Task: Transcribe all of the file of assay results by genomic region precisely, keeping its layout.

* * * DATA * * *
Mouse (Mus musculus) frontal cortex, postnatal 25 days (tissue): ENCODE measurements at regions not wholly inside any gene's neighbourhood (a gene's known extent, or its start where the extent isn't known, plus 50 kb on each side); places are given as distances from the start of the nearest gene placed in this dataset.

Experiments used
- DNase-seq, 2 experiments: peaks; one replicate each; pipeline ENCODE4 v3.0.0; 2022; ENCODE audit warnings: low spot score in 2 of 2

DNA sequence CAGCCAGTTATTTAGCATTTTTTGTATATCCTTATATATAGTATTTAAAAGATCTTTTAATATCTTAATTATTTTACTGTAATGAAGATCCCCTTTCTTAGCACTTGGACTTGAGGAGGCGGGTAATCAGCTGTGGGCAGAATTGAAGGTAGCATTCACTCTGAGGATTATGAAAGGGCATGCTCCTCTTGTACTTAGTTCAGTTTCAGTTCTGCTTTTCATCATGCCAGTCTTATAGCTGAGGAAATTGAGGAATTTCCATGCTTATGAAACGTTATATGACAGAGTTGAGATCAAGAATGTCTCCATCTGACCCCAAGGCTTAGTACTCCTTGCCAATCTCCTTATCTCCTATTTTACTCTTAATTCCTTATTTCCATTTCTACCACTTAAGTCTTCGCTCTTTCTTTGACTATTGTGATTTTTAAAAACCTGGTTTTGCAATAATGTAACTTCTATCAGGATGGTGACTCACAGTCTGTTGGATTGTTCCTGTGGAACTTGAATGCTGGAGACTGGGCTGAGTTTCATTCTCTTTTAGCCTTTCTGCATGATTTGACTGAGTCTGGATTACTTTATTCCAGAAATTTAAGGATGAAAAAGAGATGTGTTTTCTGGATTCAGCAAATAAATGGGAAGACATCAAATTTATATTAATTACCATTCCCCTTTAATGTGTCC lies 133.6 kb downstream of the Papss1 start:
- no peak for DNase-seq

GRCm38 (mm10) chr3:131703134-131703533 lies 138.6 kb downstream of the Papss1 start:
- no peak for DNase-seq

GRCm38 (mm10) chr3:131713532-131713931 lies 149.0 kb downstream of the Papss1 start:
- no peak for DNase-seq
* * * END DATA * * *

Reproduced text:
Mouse (Mus musculus) frontal cortex, postnatal 25 days (tissue): ENCODE measurements at regions not wholly inside any gene's neighbourhood (a gene's known extent, or its start where the extent isn't known, plus 50 kb on each side); places are given as distances from the start of the nearest gene placed in this dataset.

Experiments used
- DNase-seq, 2 experiments: peaks; one replicate each; pipeline ENCODE4 v3.0.0; 2022; ENCODE audit warnings: low spot score in 2 of 2

DNA sequence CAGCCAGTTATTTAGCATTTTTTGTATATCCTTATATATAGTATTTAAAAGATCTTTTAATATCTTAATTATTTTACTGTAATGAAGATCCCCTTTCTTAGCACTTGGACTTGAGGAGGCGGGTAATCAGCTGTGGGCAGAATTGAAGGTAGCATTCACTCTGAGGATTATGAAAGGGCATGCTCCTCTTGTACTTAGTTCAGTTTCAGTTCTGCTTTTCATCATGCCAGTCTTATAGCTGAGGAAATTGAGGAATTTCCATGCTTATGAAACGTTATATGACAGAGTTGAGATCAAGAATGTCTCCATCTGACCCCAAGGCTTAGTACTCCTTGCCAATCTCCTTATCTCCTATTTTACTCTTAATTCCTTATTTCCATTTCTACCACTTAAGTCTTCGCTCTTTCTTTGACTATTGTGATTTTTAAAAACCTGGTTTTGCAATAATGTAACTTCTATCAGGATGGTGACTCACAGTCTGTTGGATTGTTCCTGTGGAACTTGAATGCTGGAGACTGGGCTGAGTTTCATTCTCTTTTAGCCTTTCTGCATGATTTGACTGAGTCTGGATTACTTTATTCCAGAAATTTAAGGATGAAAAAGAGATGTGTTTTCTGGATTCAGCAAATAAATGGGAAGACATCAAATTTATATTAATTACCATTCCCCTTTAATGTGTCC lies 133.6 kb downstream of the Papss1 start:
- no peak for DNase-seq

GRCm38 (mm10) chr3:131703134-131703533 lies 138.6 kb downstream of the Papss1 start:
- no peak for DNase-seq

GRCm38 (mm10) chr3:131713532-131713931 lies 149.0 kb downstream of the Papss1 start:
- no peak for DNase-seq